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Re: ✘ Add NEO-M9N NMEA logfile.

From: Fred Wright
Subject: Re: ✘ Add NEO-M9N NMEA logfile.
Date: Thu, 23 Jul 2020 14:40:29 -0700 (PDT)
User-agent: Alpine 2.23 (OSX 453 2020-06-18)

On Tue, 14 Jul 2020, Fred Wright wrote:
On Mon, 13 Jul 2020, Gary E. Miller wrote:
I must admit I never run a u-blox in NMEA mode.

If switching to u-blox mode worked properly, I might never have noticed this problem. If you're using full u-blox mode with a u-blox 9, you must have confgured it with ubxtool, since neither GPSD's built-in reconfiguration nor "gpsctl -b" is sufficent with a u-blox 9. But ordinary users shouldn't have to resort to ubxtool to get reasonable behavior.

I was figuring on fixing the GSV problem before fixing the mode-switching problem, since the latter makes it convenient to test the former. But I also added the logfile as a hedge, and of course one can always put the receiver in NMEA mode and launch gpsd with -b to get NMEA behavior.

I've now switched my position on the order of those fixes, since:

1) The GSV mishandling is a long-standing problem, albeit one that's becoming more significant with advances in receiver technology and satellite deployments.

2) The mode-switching problems were introduced since the 3.20 release, making them regressions which should be considered release blockers. I'd initially thought that they were related to the u-blox 9, but actually it's the gpsd version not the u-blox version that matters.

3) If the u-blox mode switching worked properly (or at least as well as it did in 3.20), the GSV problem would be much less important in the u-blox case.

I was able to bisect the (two) mode-switching problems, as follows:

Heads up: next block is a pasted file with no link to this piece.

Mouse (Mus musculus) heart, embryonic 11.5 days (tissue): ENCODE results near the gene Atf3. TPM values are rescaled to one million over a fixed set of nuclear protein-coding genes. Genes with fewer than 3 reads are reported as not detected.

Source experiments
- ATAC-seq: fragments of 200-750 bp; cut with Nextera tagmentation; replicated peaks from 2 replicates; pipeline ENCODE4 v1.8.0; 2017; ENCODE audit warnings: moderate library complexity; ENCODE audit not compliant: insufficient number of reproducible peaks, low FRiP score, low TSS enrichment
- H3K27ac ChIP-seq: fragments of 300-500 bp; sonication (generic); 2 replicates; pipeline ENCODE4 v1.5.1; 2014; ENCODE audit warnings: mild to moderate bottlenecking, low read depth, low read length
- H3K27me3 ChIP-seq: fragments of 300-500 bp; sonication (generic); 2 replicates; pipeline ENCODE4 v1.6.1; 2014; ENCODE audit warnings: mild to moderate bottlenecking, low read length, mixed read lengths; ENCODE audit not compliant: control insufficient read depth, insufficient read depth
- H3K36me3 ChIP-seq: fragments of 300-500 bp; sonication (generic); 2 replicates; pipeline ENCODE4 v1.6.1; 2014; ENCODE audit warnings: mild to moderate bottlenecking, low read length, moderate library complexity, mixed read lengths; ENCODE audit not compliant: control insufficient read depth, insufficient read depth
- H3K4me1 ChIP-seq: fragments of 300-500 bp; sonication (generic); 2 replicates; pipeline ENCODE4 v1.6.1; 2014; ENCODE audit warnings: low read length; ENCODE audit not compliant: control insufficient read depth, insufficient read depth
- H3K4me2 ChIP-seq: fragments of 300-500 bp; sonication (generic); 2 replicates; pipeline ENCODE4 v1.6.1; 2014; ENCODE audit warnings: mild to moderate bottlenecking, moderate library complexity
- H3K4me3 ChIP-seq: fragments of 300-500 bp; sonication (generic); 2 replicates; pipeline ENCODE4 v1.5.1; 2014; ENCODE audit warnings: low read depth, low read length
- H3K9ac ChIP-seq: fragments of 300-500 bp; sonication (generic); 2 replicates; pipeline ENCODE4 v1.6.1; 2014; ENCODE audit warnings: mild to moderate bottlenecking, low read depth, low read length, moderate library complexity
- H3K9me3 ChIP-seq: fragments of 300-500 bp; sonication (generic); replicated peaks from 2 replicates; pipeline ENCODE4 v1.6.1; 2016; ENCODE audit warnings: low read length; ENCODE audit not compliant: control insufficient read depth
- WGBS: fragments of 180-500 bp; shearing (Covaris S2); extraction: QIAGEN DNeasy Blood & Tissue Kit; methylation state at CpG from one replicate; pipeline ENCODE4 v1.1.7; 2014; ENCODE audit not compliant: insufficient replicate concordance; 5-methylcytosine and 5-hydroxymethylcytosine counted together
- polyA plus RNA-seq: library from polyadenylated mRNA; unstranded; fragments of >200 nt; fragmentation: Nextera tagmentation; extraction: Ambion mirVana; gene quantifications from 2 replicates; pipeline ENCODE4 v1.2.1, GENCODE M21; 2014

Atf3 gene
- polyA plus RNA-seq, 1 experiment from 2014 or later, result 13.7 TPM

The automatic reconfigure in gpsd was broken by commit e2e0f8d5. That change isn't unreasonable per se, since gpsd was formerly doing a complete reconfigure upon receipt of any CFG-PRT message, even one that didn't apply to its own port (e.g., a response to a CFG-PRT from ubxtool). But it seems that the intended reconfigure code never worked properly (at least in some cases), and the only reason this went unnoticed is that the extra reconfigure in response to CFG-PRT gave it a second bite of the apple.

The manual reconfigure via "gpsctl -b" was broken by commit 35b1cfea. I'd puzzled over how a change that only set more bits in the protocol mask could result in less UBX data, until I realized that that wasn't what was really happening at all. The problem is that the receiver now emits both NMEA and UBX data, which isn't necessarily a bad thing (though it's probably undesirable in common cases), but the presence of the mishandled GSV data causes constant clobbering of the correct data from SVINFO. This is aggravated by the fact that SVINFO is only appearing every 10 seconds, while GSV data is appearing every second.

With regard to fixes:

There seem to be multiple issues with the intended reconfigure code in gpsd, including some mishandling of the port ID. I've been aware of that for a while, but since it seems to have been at least partially motivated by some confusion over how to handle the GR-601W, I was reluctant to touch that code without an actual GR-601W to test with. But since it's now causing real trouble, it makes sense to fix it, and I've cobbled together what should be a good enough approximation of a GR-601W for this test purpose.

The commit message for 35b1cfea doesn't elaborate on exactly what the ill effect of "munging" the protocol mask was, but it seems likely that it has to do with the RTCM enable. The whole "NMEA vs. binary" view is somehat oversimplified in general, anyway. There are certain circumstances where getting both NMEA and binary is desirable, but this is uncommon, and also a source of trouble as noted above. I think the best solution to that issue is to have another "mixed" mode that could be requested, but I don't think it makes sense to implement that for the upcoming release, particularly given that it impacts many drivers. In any case, since RTCM (both v2 and v3) is a binary protocol, it makes sense to include it with UBX in the protocol mask. Thus, the short-term fix would be to put back the two-way mode-switched mask as before, except for including the RTCM3 bit along with UBX. One could still get "mixed" mode via ubxtool, if desired.

Fred Wright

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